Part 6 paragraph 4:
The classical identity theory holds that each token mental state (in a particular person’s mind at a particular time) is identical with a token brain state (in that person’s brain at that time). A stronger materialism holds, instead, that each type of mental state is identical with a type of brain state. But materialism does not fit comfortably with phenomenology. For it is not obvious how conscious mental states as we experience them—sensations, thoughts, emotions—can simply be the complex neural states that somehow subserve or implement them. If mental states and neural states are simply identical, in token or in type, where in our scientific theory of mind does the phenomenology occur—is it not simply replaced by neuroscience? And yet experience is part of what is to be explained by neuroscience.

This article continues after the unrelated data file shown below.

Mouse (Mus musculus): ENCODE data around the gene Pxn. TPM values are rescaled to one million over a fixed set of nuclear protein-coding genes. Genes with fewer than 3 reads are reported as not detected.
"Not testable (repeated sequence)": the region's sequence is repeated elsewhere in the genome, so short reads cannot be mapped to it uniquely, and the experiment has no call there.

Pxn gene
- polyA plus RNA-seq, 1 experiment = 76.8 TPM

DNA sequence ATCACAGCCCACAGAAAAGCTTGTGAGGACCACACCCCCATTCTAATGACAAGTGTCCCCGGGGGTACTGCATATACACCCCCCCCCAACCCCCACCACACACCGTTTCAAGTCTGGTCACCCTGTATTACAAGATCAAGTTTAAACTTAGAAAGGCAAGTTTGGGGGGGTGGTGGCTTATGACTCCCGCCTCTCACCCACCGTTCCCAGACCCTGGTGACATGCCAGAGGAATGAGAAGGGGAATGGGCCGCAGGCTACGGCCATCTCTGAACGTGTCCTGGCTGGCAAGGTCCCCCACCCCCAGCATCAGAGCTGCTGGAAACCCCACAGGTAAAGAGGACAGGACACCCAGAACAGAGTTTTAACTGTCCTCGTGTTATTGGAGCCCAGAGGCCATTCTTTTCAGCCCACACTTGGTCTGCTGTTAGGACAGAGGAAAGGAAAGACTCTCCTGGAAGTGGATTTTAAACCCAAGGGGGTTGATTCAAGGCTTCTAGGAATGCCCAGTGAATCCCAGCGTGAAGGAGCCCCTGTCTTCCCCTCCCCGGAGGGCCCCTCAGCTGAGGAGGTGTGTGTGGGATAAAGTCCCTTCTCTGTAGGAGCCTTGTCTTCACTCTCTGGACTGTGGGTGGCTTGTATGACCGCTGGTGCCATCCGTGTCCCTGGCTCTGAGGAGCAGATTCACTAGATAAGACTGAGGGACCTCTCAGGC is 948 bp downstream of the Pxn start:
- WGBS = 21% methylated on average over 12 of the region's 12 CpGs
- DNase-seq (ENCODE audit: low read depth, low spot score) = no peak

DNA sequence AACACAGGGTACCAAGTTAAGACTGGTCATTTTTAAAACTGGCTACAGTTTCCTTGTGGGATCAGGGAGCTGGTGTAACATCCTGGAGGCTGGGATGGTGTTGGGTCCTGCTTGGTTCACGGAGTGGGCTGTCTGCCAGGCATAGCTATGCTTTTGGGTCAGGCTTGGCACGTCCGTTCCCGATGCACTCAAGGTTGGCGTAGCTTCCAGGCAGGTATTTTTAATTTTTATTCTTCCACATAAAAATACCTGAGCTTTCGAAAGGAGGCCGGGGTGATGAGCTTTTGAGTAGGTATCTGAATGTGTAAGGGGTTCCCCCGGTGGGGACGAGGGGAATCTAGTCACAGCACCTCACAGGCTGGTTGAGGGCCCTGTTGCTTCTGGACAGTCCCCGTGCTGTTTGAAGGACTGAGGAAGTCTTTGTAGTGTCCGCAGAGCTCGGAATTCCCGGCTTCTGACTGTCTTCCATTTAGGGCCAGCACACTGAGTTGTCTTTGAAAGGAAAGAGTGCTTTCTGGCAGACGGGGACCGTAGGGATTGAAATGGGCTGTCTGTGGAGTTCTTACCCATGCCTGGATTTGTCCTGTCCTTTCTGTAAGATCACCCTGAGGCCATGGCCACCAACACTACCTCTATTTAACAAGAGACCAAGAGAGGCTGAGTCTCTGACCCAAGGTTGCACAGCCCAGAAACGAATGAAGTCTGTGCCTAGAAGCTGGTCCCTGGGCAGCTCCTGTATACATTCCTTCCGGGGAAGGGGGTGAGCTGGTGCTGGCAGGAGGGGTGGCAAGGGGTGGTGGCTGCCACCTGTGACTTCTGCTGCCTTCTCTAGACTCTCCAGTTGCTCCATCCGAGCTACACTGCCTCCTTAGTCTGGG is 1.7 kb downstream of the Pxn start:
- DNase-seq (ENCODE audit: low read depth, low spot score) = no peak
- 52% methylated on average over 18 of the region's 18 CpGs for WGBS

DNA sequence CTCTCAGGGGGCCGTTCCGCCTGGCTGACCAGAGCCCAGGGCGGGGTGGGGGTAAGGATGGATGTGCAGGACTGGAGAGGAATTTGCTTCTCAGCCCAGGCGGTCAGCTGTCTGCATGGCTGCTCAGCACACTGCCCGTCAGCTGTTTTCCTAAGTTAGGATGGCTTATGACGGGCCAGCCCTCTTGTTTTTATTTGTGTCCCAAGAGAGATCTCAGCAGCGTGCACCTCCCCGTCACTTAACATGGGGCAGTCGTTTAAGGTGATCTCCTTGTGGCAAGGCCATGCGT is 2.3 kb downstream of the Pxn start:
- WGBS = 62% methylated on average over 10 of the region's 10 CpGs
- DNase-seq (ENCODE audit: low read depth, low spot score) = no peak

What is the difference between a token of mental state vs its type?